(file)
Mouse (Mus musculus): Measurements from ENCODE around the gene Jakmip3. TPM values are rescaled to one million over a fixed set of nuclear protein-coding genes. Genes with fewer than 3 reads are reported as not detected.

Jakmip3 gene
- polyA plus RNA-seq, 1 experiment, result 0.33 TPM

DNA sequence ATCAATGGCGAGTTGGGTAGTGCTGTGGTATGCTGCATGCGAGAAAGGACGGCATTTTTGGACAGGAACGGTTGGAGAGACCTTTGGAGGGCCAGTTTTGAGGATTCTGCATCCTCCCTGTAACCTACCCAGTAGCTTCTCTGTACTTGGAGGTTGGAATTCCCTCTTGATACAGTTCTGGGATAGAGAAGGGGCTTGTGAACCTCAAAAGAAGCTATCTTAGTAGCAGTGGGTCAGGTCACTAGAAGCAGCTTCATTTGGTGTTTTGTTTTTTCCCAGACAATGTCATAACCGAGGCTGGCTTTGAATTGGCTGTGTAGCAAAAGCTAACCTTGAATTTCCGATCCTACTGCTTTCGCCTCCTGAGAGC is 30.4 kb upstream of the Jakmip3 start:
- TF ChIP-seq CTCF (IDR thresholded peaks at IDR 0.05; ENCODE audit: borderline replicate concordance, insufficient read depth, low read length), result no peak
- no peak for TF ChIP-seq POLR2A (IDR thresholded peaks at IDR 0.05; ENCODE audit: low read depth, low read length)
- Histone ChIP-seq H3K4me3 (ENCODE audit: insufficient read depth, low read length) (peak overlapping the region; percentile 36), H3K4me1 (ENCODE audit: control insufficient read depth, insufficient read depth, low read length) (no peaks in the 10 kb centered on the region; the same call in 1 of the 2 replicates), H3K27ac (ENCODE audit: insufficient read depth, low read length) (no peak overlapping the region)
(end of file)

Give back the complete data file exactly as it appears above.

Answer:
Mouse (Mus musculus): Measurements from ENCODE around the gene Jakmip3. TPM values are rescaled to one million over a fixed set of nuclear protein-coding genes. Genes with fewer than 3 reads are reported as not detected.

Jakmip3 gene
- polyA plus RNA-seq, 1 experiment, result 0.33 TPM

DNA sequence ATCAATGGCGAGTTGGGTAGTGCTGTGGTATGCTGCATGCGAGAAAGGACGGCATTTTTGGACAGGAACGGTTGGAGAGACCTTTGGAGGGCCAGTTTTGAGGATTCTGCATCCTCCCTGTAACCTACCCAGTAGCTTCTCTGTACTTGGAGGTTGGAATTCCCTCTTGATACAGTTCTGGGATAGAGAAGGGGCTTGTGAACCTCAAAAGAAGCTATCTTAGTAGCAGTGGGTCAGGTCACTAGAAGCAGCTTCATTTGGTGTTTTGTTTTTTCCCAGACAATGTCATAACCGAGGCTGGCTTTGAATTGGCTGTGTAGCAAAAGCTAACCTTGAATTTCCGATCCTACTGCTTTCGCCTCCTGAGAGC is 30.4 kb upstream of the Jakmip3 start:
- TF ChIP-seq CTCF (IDR thresholded peaks at IDR 0.05; ENCODE audit: borderline replicate concordance, insufficient read depth, low read length), result no peak
- no peak for TF ChIP-seq POLR2A (IDR thresholded peaks at IDR 0.05; ENCODE audit: low read depth, low read length)
- Histone ChIP-seq H3K4me3 (ENCODE audit: insufficient read depth, low read length) (peak overlapping the region; percentile 36), H3K4me1 (ENCODE audit: control insufficient read depth, insufficient read depth, low read length) (no peaks in the 10 kb centered on the region; the same call in 1 of the 2 replicates), H3K27ac (ENCODE audit: insufficient read depth, low read length) (no peak overlapping the region)